As coronavirus drives urgency for innovation in the healthcare sector, investors are watching the race for a vaccine, trends in technology and demand for deal-making.
As the world continues to grapple with COVID-19, companies race to develop vaccines and the impending U.S. presidential election hangs in the balance, the global healthcare industry is experiencing one of its highest-profile moments in recent history.
Financial markets are watching closely, as few other sectors seem to show as many signs of activity for capital raising, consolidation or investment. This presentiment underpinned Morgan Stanley’s 18th annual Global Healthcare Conference held virtually last month, where more than 350 companies and 1,200 investors gathered to learn and discuss key questions, insights and corporate outlooks. “This is one of the most important years for healthcare companies,” says Matthew Strom, Executive Director in Healthcare Investment Banking at Morgan Stanley, who covers healthcare technology companies. “Investors have never been more interested in the sector, and there’s an opportunity for growth that doesn’t exist in other areas right now.”
Some of the most common queries, unsurprisingly, surround COVID-19 vaccine development, timing and distribution. But companies and investors are also wondering how the widespread adoption of virtual clinical trials that involve remote patient monitoring and data collection could spur new healthcare regulations or change the process of drug research at large.
Indeed, the tech acceleration theme, including the rise of telehealth, deep-learning for computational pathology and physician-recommended software as therapeutics, excited many participants. As coronavirus drives urgency for innovation and investor focus on potential winners, as well as greater access to capital, many are also assessing demand for corporate transactions. This includes mergers and acquisitions and initial public offerings—as well as alternative paths to public markets.
Here’s how three key topics could shape the future of the industry.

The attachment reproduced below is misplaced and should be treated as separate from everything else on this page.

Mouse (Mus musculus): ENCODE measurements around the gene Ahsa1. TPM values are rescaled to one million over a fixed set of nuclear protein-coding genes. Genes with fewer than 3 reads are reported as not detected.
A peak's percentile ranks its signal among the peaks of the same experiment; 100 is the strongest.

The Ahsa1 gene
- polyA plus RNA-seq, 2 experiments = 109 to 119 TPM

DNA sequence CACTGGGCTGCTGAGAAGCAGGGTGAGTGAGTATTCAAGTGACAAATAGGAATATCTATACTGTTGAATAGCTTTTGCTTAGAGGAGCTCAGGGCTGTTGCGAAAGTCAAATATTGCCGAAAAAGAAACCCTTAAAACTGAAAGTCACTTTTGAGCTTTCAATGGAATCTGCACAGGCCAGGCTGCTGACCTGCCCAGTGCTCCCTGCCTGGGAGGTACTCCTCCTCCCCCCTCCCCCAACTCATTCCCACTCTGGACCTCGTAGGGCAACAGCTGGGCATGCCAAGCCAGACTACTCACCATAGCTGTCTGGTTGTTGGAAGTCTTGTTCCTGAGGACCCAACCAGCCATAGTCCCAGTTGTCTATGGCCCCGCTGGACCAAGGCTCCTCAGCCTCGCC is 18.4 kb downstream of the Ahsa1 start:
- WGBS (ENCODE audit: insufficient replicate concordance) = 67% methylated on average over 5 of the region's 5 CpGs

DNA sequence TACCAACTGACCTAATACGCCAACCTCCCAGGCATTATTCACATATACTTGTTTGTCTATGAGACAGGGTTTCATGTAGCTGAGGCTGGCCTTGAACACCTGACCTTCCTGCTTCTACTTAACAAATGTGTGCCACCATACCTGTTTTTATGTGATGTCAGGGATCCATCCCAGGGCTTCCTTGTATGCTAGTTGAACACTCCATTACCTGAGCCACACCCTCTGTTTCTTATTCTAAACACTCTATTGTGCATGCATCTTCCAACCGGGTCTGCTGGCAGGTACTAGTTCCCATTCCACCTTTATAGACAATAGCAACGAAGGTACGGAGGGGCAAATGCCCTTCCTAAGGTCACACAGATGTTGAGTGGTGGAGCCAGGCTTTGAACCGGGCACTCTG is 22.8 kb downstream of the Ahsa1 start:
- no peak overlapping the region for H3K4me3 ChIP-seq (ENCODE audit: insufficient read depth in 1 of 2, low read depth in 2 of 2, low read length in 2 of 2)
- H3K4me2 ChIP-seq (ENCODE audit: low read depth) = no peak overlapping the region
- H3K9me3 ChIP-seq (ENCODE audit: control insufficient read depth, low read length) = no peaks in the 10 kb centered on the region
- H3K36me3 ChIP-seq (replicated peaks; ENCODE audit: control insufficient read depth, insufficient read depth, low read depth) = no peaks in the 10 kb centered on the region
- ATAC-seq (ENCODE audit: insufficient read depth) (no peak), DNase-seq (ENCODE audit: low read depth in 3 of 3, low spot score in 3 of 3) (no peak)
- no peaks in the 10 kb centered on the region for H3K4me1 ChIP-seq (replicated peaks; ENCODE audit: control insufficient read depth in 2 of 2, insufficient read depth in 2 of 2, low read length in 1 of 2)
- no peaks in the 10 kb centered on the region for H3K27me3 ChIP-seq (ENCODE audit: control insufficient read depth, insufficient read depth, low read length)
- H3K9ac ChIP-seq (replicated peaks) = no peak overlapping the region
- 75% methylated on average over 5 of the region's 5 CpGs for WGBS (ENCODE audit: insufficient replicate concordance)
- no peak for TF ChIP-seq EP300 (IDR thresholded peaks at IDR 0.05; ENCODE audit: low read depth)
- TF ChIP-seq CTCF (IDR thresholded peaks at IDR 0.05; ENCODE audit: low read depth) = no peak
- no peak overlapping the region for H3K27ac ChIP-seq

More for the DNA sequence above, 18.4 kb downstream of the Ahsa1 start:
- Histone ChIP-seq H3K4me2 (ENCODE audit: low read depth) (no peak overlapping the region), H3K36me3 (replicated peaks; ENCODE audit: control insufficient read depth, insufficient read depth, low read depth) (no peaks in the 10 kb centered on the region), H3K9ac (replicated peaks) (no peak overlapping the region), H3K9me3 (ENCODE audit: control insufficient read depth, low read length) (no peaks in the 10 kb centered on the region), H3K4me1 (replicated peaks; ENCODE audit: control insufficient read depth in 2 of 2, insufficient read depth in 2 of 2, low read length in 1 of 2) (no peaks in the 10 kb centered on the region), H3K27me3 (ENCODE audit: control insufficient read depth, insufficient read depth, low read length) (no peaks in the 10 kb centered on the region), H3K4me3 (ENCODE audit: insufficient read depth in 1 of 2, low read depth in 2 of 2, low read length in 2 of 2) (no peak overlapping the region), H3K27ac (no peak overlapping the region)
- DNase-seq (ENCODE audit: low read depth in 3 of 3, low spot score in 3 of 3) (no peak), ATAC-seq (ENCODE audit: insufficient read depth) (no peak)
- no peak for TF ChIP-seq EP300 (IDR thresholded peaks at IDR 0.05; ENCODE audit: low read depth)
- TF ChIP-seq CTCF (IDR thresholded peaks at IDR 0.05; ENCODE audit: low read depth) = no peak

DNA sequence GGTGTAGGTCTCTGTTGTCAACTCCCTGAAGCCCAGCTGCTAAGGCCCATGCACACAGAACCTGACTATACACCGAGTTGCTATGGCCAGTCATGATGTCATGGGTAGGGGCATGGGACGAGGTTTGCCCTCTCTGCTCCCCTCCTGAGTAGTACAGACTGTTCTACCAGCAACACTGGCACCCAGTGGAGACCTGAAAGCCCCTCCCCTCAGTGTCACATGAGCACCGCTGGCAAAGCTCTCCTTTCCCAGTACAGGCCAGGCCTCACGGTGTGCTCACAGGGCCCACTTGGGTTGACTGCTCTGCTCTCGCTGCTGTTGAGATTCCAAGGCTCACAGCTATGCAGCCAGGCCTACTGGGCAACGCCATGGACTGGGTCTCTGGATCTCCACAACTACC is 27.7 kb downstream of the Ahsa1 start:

The pandemic’s systemic effects on the global economy have many healthcare investors screening companies through a simple filter: Do they offer products or services related to coronavirus? “There’s a bifurcation in public markets for companies that are viewed as providing a COVID-19 solution and those that are not,” says Jason English, Managing Director in Healthcare Investment Banking, who covers healthcare technology companies.
Taking centre stage are the pharmaceutical companies in various phases of clinical trials for a vaccine. While some are using the virus in a weakened or inactivated form, or the virus’s proteins, others are using genetic material to make viral proteins that trigger an immune reaction. Corporates, investors and regulators are all wondering: “Will novel approaches, like RNA and non-replicating vectors, compete with traditional protein-based vaccines for large patient populations?” according to Albert Hwang, Managing Director, Healthcare Investment Banking, who specialises in biotechnology companies.
While multiple vaccines may come to market, questions about efficacy will ensue. What will antibody production vs. T-cell reaction—signs of immune response—yield in vaccine effectiveness? Will speed to market affect efficacy rates, or could the need for early delivery of a vaccine that is only partially-protective prevail?